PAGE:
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The boys gave him the "horse laugh" and he pulled out for home.
At Ogallala in 1879, I met a man by the name of George Knight. I do not know from what part of Texas he came, but I think he was owner of a herd and drove them in person over the trail. He was a great talker and had much to say about the hardships endured on his trip. Said he was almost killed by hail on one occasion and was only saved by turning his horse loose and putting the saddle over his head. Another time the rain fell in such torrents that he had to swim two miles in making his escape from high waters; again during a severe rain and hail storm accompanied by the most terrific thunder and lightning he decided to turn his herd loose, go to camp and get under the wagon. The storm still raged and he took from his pocket a memorandum book and by the light of his lantern wrote, "George Knight, struck and killed by lightning 20 miles south of Ogallala on July 20, 1879." I would like to hear from Mr. Knight or any of his people at our next reunion should any of them be members of our association.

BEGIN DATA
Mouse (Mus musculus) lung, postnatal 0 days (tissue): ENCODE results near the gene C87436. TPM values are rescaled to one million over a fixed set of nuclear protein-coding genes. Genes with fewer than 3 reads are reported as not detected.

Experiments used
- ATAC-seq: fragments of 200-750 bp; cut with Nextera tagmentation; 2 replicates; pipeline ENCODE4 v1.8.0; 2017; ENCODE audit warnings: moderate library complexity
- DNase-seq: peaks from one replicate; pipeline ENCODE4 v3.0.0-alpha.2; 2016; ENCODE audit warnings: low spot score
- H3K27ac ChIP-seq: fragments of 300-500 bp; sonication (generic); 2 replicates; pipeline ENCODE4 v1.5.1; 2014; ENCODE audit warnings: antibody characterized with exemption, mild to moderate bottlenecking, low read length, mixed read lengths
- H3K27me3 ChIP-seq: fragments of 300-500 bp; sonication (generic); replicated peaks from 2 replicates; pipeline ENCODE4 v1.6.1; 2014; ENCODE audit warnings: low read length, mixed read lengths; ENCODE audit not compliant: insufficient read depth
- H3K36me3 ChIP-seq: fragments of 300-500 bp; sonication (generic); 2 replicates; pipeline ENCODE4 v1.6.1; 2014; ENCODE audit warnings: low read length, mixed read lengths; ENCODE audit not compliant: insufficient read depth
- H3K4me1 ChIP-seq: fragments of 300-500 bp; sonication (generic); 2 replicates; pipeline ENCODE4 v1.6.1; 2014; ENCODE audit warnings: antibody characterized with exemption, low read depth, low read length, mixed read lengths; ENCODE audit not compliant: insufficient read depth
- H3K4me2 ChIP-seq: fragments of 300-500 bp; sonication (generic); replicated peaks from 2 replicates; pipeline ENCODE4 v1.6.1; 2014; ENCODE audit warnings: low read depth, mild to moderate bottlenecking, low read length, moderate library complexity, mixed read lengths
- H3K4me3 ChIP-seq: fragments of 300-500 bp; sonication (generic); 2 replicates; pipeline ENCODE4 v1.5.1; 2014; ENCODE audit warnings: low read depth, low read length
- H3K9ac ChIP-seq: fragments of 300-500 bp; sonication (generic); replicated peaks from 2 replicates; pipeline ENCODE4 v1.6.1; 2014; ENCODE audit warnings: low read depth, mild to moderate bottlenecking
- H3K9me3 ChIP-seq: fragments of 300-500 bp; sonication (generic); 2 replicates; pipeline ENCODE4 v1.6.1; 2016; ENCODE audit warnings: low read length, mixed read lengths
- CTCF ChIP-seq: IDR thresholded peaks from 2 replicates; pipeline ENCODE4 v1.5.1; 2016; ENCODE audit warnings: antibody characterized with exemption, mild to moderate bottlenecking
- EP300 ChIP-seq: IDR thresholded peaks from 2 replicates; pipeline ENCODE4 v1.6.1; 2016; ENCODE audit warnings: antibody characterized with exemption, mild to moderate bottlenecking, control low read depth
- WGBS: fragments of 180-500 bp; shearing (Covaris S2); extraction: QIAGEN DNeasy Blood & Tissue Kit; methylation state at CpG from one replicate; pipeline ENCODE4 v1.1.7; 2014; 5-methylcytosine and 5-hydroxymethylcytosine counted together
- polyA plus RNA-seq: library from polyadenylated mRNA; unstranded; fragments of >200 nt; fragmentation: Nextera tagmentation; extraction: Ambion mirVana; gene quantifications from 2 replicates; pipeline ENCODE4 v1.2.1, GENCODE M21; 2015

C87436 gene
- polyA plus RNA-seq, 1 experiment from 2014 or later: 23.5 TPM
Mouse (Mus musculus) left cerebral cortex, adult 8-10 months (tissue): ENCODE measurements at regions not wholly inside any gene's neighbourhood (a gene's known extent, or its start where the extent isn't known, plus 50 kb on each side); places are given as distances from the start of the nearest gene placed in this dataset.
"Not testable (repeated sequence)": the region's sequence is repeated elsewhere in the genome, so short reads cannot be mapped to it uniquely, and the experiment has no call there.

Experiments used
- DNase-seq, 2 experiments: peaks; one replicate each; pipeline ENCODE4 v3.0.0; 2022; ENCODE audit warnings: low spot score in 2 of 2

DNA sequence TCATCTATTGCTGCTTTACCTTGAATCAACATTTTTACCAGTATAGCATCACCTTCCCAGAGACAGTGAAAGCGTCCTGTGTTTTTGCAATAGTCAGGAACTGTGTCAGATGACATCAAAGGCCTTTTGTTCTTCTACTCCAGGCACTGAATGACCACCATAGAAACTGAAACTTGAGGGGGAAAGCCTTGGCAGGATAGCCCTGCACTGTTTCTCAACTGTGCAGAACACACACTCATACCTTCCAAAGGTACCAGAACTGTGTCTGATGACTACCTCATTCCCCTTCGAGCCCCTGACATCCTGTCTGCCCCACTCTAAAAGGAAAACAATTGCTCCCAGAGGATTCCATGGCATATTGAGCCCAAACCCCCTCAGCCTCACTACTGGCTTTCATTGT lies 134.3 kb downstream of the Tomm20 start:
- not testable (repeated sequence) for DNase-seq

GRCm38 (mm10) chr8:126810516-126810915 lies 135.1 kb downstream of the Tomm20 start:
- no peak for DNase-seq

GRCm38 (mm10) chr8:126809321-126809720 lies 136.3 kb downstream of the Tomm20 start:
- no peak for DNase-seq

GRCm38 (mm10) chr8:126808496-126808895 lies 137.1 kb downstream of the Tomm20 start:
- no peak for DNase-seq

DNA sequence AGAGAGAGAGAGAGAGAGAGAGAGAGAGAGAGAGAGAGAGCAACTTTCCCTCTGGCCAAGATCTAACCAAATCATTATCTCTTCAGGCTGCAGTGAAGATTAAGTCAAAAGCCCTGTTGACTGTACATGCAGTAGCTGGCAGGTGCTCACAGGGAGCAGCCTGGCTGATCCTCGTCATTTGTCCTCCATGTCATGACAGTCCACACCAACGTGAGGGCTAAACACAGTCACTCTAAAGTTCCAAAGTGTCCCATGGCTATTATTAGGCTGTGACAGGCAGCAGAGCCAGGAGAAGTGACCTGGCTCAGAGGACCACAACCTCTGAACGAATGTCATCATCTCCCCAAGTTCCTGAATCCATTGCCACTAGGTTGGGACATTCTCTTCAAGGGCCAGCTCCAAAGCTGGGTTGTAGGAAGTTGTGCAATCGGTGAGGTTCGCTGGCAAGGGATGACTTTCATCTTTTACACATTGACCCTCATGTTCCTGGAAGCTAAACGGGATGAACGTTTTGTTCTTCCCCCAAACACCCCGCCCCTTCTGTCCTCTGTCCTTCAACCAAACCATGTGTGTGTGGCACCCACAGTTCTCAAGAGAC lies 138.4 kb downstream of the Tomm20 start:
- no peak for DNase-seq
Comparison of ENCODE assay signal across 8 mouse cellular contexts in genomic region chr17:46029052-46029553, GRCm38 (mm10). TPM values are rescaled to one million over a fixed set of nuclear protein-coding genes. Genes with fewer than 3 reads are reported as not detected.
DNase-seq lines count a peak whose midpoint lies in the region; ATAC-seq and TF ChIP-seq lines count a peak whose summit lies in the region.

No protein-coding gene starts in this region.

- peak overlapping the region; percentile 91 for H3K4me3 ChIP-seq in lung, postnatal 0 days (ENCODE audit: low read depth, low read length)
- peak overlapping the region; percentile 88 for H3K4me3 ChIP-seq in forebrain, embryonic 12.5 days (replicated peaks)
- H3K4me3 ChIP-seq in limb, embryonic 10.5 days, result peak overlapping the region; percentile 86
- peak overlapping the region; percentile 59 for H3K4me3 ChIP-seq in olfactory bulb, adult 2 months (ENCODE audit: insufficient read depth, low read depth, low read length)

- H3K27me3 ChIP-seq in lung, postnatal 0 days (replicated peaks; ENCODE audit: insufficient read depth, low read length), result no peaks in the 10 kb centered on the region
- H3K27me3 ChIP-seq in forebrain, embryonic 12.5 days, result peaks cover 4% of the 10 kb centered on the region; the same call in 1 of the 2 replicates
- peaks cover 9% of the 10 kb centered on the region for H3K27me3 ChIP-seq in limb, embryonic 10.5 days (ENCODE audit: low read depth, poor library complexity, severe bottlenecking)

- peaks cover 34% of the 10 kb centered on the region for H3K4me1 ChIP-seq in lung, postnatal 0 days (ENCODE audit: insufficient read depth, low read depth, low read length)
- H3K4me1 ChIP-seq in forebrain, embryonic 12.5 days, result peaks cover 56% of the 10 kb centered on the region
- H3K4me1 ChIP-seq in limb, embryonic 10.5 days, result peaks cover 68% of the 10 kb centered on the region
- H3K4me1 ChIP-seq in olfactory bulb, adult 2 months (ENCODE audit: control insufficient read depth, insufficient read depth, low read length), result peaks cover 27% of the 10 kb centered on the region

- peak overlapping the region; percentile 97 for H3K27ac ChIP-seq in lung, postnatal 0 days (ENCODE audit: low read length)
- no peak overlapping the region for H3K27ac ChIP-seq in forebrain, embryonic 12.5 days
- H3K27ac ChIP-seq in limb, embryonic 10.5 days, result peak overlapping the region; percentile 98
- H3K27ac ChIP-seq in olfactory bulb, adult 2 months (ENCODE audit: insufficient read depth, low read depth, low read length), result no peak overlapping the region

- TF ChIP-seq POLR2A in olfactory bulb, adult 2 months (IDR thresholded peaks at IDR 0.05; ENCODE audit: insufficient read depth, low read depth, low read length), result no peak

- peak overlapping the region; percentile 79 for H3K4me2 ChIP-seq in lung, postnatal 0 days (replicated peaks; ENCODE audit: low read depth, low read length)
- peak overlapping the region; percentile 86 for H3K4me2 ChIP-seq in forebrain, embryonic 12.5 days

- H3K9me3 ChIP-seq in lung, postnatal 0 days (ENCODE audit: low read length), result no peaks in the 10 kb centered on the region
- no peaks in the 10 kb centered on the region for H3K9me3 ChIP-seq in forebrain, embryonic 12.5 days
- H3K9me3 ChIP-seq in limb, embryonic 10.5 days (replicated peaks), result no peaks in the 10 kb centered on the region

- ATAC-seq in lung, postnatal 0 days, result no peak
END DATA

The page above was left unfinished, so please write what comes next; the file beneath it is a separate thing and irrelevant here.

After my trail work was over I embarked into the ranch business and was quite successful for several years, but drouths came, low prices of cattle and other misfortunes and so this adventure was a financial failure.
During 1892 I became a candidate for sheriff of Hays county ; was elected by a fine majority and held this position for twenty years. Afterwards was marshal of San Marcos and now I find myself postmaster of this place, a position I have held for eight years.
My father was Col. S. D. Jackman of fame in the Confederate army with General Sterling Price and Joe Shelby. He did much recruiting in the state of Missouri, was severely wounded on one of these trips and never entirely recovered. He was born in Kentucky and removed with his father and family at the age of four years to the state of Missouri. He served two terms in